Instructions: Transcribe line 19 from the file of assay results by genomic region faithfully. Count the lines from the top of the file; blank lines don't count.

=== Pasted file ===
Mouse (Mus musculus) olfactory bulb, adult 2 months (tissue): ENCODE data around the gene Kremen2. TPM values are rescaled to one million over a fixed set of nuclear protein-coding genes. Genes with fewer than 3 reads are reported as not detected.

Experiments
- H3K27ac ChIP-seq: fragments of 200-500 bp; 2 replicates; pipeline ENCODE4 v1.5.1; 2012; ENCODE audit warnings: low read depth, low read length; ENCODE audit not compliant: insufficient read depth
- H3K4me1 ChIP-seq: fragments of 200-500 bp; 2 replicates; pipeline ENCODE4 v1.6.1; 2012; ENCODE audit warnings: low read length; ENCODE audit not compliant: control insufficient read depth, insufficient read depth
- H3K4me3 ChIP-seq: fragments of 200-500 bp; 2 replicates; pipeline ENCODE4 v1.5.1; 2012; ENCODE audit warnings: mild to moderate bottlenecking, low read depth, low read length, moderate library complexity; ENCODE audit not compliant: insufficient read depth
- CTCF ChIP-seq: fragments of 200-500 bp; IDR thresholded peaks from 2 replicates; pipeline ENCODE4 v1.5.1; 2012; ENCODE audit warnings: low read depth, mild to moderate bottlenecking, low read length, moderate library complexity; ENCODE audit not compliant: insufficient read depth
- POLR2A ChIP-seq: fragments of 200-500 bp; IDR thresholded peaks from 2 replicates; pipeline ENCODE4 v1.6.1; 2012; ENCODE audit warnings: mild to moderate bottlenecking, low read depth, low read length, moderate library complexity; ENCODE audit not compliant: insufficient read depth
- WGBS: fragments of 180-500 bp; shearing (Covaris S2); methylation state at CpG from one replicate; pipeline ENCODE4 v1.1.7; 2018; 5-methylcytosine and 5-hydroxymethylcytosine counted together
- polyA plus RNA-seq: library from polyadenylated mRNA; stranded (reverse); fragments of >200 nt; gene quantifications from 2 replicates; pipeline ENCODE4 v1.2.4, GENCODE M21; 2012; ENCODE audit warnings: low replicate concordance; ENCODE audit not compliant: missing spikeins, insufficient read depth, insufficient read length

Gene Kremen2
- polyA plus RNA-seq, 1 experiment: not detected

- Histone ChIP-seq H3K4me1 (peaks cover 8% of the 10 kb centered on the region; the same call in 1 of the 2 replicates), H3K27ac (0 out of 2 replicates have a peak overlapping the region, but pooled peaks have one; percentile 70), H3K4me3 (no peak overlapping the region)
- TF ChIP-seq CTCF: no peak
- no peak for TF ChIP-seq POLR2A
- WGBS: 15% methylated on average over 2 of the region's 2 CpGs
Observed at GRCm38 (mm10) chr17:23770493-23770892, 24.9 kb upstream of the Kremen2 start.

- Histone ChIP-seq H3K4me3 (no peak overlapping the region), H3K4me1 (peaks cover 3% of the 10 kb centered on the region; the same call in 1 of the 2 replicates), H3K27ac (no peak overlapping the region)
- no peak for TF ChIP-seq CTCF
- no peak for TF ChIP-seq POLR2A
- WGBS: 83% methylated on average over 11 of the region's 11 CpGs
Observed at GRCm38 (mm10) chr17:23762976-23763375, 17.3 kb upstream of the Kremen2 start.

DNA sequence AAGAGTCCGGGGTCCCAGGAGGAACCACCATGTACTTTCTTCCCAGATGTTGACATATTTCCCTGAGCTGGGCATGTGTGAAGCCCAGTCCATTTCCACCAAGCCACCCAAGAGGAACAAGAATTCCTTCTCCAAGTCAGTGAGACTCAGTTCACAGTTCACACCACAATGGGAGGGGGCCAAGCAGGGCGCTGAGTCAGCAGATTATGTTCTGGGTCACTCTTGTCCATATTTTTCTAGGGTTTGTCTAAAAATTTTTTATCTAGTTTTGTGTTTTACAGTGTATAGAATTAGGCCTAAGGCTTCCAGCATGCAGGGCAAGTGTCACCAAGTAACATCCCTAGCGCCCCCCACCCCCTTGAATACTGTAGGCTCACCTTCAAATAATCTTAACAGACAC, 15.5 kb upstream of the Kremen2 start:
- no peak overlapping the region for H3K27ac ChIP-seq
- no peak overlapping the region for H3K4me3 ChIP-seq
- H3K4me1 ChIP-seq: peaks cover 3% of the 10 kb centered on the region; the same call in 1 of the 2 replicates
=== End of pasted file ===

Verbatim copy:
- no peak for TF ChIP-seq POLR2A